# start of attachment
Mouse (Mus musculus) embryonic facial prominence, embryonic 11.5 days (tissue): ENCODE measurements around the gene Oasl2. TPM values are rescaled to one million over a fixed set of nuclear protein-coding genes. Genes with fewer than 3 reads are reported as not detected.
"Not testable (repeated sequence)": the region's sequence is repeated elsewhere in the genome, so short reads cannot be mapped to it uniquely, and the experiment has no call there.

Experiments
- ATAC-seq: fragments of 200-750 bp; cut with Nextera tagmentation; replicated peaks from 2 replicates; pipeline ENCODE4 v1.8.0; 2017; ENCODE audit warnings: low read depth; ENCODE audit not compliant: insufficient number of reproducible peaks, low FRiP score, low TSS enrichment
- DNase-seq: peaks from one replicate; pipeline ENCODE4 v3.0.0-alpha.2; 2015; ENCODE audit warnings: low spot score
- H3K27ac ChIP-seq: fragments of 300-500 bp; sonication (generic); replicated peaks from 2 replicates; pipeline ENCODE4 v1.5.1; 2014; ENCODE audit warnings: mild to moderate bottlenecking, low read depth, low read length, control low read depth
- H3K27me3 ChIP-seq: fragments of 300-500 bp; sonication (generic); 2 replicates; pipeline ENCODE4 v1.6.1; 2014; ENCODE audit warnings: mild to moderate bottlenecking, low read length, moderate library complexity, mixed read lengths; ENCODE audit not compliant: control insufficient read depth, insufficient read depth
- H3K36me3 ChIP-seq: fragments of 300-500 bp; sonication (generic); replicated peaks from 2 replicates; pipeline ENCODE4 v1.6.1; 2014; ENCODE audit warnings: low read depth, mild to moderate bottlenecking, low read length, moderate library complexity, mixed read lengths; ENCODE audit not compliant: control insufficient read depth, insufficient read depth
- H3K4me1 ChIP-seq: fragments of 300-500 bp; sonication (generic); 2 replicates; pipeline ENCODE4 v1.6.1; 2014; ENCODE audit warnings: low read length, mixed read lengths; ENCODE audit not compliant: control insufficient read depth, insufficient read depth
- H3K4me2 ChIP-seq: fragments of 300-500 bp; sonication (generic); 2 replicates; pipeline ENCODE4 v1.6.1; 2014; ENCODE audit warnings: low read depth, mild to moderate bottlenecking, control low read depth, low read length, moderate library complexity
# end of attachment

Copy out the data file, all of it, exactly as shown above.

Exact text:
Mouse (Mus musculus) embryonic facial prominence, embryonic 11.5 days (tissue): ENCODE measurements around the gene Oasl2. TPM values are rescaled to one million over a fixed set of nuclear protein-coding genes. Genes with fewer than 3 reads are reported as not detected.
"Not testable (repeated sequence)": the region's sequence is repeated elsewhere in the genome, so short reads cannot be mapped to it uniquely, and the experiment has no call there.

Experiments
- ATAC-seq: fragments of 200-750 bp; cut with Nextera tagmentation; replicated peaks from 2 replicates; pipeline ENCODE4 v1.8.0; 2017; ENCODE audit warnings: low read depth; ENCODE audit not compliant: insufficient number of reproducible peaks, low FRiP score, low TSS enrichment
- DNase-seq: peaks from one replicate; pipeline ENCODE4 v3.0.0-alpha.2; 2015; ENCODE audit warnings: low spot score
- H3K27ac ChIP-seq: fragments of 300-500 bp; sonication (generic); replicated peaks from 2 replicates; pipeline ENCODE4 v1.5.1; 2014; ENCODE audit warnings: mild to moderate bottlenecking, low read depth, low read length, control low read depth
- H3K27me3 ChIP-seq: fragments of 300-500 bp; sonication (generic); 2 replicates; pipeline ENCODE4 v1.6.1; 2014; ENCODE audit warnings: mild to moderate bottlenecking, low read length, moderate library complexity, mixed read lengths; ENCODE audit not compliant: control insufficient read depth, insufficient read depth
- H3K36me3 ChIP-seq: fragments of 300-500 bp; sonication (generic); replicated peaks from 2 replicates; pipeline ENCODE4 v1.6.1; 2014; ENCODE audit warnings: low read depth, mild to moderate bottlenecking, low read length, moderate library complexity, mixed read lengths; ENCODE audit not compliant: control insufficient read depth, insufficient read depth
- H3K4me1 ChIP-seq: fragments of 300-500 bp; sonication (generic); 2 replicates; pipeline ENCODE4 v1.6.1; 2014; ENCODE audit warnings: low read length, mixed read lengths; ENCODE audit not compliant: control insufficient read depth, insufficient read depth
- H3K4me2 ChIP-seq: fragments of 300-500 bp; sonication (generic); 2 replicates; pipeline ENCODE4 v1.6.1; 2014; ENCODE audit warnings: low read depth, mild to moderate bottlenecking, control low read depth, low read length, moderate library complexity